5 things you need to know about your IT band

The IT band is the bane of many a runner’s life, especially if you end up with IT band syndrome - sharp, stinging or nagging pain on the outside of the knee. But still, it’s not well-understood by many of us. What actually makes your IT band tight? Can – and should – you stretch and foam roll it? In fact, what even is your IT band?! We asked Dr Rebecca Robinson, consultant physician in Sports and Exercise Medicine at Harley Street’s Centre for Health and Human Performance to clear up the mystery.

What is the IT band?

‘The IT band is a tendon-like structure, a thickening of fascia (the layer of connective tissue that surrounds muscles) that runs from the tensor fascia latae (the TFL, the muscle in front of the hip joint) and gluteus medius down the outside of the thigh to the side of the knee,’ Robinson explains. ‘It inserts at the knee joint, then continues down and attaches to the tibia (the larger bone in your lower leg). It’s not really a muscle. It’s not similar to other tendon structures in the body - it has a little less give in it.’

What causes IT band pain if it’s not because the IT band itself is tight?

IT band pain is caused by friction against the lateral femoral epicondyle – the outer edge of the knee joint - which is usually a result of the TFL overworking to compensate for underactive gluteal muscles. Many of us are victim to lazy glutes thanks to hours spent sitting at work every day, but how can you tell if you’re affected?

‘Seeing a physio can be helpful as it can be quite hard to know if you’re engaging the glutes,’ says Robinson. 'You can do self tests and things like bridging exercises, trying to make sure the glutes are actually working and firing first, but sometime that awareness of what the glutes are doing can be difficult if you’re not used to firing correctly.’ If you visit an experienced physio, they’ll watch you running or doing movements like step-ups to gauge how active your glutes are.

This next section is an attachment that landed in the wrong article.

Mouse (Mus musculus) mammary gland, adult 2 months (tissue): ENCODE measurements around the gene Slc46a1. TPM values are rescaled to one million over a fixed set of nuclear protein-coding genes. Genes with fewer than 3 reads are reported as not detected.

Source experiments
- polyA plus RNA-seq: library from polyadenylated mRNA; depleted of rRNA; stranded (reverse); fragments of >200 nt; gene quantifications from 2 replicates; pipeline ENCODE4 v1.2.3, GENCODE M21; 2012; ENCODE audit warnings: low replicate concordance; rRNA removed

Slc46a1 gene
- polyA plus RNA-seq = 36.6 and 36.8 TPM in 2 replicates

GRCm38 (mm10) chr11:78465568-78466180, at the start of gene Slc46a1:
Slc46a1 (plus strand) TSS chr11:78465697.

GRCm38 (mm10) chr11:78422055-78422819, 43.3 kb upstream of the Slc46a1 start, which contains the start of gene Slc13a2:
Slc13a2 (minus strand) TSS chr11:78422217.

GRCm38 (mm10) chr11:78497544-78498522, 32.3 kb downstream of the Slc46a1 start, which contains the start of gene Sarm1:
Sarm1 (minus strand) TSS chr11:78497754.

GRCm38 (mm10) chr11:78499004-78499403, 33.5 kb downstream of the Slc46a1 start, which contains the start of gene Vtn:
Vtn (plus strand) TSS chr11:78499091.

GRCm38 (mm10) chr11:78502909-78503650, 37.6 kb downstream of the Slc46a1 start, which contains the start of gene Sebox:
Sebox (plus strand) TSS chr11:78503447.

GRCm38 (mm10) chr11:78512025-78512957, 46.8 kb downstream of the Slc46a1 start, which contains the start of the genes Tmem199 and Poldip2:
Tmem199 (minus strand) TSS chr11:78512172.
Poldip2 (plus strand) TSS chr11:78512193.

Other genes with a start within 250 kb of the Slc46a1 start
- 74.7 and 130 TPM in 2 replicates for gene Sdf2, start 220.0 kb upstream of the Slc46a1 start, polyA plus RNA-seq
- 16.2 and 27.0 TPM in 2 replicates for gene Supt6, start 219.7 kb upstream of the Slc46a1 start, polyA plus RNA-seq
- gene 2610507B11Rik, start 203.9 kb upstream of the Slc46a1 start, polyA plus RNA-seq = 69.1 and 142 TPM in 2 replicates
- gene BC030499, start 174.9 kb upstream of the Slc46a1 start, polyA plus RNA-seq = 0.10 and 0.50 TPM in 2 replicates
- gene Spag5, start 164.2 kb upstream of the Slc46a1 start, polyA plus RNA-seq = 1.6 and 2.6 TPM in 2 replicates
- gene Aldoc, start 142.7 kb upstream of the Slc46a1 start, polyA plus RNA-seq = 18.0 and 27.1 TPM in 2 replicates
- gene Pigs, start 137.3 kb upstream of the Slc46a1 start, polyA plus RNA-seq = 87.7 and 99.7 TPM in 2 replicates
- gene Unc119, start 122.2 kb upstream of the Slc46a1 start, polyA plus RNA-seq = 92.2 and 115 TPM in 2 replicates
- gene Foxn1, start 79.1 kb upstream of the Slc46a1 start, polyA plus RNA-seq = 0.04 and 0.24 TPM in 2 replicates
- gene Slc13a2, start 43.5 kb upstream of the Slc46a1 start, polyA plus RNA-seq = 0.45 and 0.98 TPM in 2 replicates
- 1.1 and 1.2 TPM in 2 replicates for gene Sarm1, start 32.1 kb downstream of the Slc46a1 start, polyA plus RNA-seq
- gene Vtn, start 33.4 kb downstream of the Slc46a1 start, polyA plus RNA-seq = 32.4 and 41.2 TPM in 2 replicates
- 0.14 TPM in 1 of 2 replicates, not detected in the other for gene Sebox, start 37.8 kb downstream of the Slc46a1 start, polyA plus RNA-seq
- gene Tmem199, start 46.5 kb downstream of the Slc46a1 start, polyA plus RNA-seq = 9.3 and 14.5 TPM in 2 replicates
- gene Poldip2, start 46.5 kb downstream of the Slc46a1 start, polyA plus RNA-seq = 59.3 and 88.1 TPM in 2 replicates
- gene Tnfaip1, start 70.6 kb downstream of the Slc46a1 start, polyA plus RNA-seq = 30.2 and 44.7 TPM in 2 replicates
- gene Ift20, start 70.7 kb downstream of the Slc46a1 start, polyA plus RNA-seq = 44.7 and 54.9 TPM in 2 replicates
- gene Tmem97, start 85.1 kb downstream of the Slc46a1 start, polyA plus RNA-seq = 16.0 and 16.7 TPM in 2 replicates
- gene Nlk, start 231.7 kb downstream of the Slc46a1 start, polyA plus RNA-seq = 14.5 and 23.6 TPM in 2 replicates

Is it possible to stretch your IT band?

‘This is a contentious point among runners,’ says Robinson. ‘You can’t really stretch the IT band, but you can stretch the muscles around it.’ It’s true - despite what has been believed in the past, research published in the Scandinavian Journal of Medicine & Science in Sports has now found that the IT band itself is minimally affected by stretches, though the stretching of the TFL and gluteus maximus can help relieve tension.

Should you foam roll your IT band?

You can, but whether it’ll help or not is a different matter. ‘If your IT band is already irritated, foam rolling it directly can actually make it worse. People can be a bit overenthusiastic with foam rolling and that can traumatise the IT band.’ Still, that doesn’t mean foam rolling is a waste of time when it comes to treating IT band symptoms. ‘You can ease out some of the muscles that connect around it – the TFL, glutes and the vastus lateralis (the outer quad muscle, which sits beneath the IT band) with rolling though. Runners should also focus on stretching and reconditioning.’

What kind of cross-training can I do with IT band syndrome?

If you’ve got IT band syndrome, running will be painful and, chances are, not very enjoyable. Robinson recommends that sufferers stop running temporarily to give their bodies a chance to heal. ‘It’s possible to cross-train and maintain fitness effectively with aqua running as it’s non-weight bearing. Pay attention to good form as if you were running on land.’

Cycling can be useful too, but ensure a good bike fit. Remember both runners and cyclists can get IT band syndrome, so if you start cycling and you’ve got tight muscles then going hard on the bike may make things worse,’ warns Robinson. ‘If any activities aggravate your symptoms, don’t be afraid of total rest.’

Of course, you’ll want to get back to running as soon as possible, so it’s important to get to the bottom of your IT band troubles. Robinson suggests seeking expert advice: ‘A good sports medicine or physio assessment can identify whether running form, weak and/or tight glutes or tightness in the pelvic/thigh muscles are contributing factors to your IT band pain and show you how to address these. Invest some of your time off running in the gym, to address any underlying weaknesses. Also, remember that even if you’re not training as normal, good nutrition and getting enough sleep will support your recovery from injury faster.’